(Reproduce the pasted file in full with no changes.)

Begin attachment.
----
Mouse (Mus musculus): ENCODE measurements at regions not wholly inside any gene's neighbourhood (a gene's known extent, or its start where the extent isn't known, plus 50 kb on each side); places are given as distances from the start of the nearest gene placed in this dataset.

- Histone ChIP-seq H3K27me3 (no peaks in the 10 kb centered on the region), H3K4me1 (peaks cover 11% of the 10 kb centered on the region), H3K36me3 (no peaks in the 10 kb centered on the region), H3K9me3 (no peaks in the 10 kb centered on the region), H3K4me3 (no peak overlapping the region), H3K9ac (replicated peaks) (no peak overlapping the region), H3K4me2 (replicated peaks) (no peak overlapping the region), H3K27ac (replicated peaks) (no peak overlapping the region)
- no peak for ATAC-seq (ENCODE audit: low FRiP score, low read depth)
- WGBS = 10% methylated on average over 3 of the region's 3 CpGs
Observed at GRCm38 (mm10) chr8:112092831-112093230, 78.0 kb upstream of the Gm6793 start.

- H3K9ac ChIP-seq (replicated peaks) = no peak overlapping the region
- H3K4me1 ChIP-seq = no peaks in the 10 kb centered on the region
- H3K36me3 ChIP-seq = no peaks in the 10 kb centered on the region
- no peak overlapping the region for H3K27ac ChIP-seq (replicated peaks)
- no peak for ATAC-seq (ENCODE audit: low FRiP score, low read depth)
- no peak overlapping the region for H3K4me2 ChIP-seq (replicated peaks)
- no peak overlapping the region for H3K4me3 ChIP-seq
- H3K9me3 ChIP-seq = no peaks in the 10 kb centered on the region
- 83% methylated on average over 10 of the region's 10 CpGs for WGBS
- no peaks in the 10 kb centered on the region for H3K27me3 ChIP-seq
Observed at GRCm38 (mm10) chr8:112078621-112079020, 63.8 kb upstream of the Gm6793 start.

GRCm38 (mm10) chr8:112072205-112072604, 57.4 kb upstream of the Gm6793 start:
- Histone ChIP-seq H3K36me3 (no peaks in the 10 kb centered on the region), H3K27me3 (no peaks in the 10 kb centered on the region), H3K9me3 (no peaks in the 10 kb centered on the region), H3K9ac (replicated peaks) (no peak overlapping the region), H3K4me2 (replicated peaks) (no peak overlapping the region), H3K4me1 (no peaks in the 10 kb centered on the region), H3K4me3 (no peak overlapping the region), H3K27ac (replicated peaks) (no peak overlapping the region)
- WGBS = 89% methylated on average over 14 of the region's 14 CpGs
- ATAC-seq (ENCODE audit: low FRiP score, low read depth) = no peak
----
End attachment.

Mouse (Mus musculus): ENCODE measurements at regions not wholly inside any gene's neighbourhood (a gene's known extent, or its start where the extent isn't known, plus 50 kb on each side); places are given as distances from the start of the nearest gene placed in this dataset.

- Histone ChIP-seq H3K27me3 (no peaks in the 10 kb centered on the region), H3K4me1 (peaks cover 11% of the 10 kb centered on the region), H3K36me3 (no peaks in the 10 kb centered on the region), H3K9me3 (no peaks in the 10 kb centered on the region), H3K4me3 (no peak overlapping the region), H3K9ac (replicated peaks) (no peak overlapping the region), H3K4me2 (replicated peaks) (no peak overlapping the region), H3K27ac (replicated peaks) (no peak overlapping the region)
- no peak for ATAC-seq (ENCODE audit: low FRiP score, low read depth)
- WGBS = 10% methylated on average over 3 of the region's 3 CpGs
Observed at GRCm38 (mm10) chr8:112092831-112093230, 78.0 kb upstream of the Gm6793 start.

- H3K9ac ChIP-seq (replicated peaks) = no peak overlapping the region
- H3K4me1 ChIP-seq = no peaks in the 10 kb centered on the region
- H3K36me3 ChIP-seq = no peaks in the 10 kb centered on the region
- no peak overlapping the region for H3K27ac ChIP-seq (replicated peaks)
- no peak for ATAC-seq (ENCODE audit: low FRiP score, low read depth)
- no peak overlapping the region for H3K4me2 ChIP-seq (replicated peaks)
- no peak overlapping the region for H3K4me3 ChIP-seq
- H3K9me3 ChIP-seq = no peaks in the 10 kb centered on the region
- 83% methylated on average over 10 of the region's 10 CpGs for WGBS
- no peaks in the 10 kb centered on the region for H3K27me3 ChIP-seq
Observed at GRCm38 (mm10) chr8:112078621-112079020, 63.8 kb upstream of the Gm6793 start.

GRCm38 (mm10) chr8:112072205-112072604, 57.4 kb upstream of the Gm6793 start:
- Histone ChIP-seq H3K36me3 (no peaks in the 10 kb centered on the region), H3K27me3 (no peaks in the 10 kb centered on the region), H3K9me3 (no peaks in the 10 kb centered on the region), H3K9ac (replicated peaks) (no peak overlapping the region), H3K4me2 (replicated peaks) (no peak overlapping the region), H3K4me1 (no peaks in the 10 kb centered on the region), H3K4me3 (no peak overlapping the region), H3K27ac (replicated peaks) (no peak overlapping the region)
- WGBS = 89% methylated on average over 14 of the region's 14 CpGs
- ATAC-seq (ENCODE audit: low FRiP score, low read depth) = no peak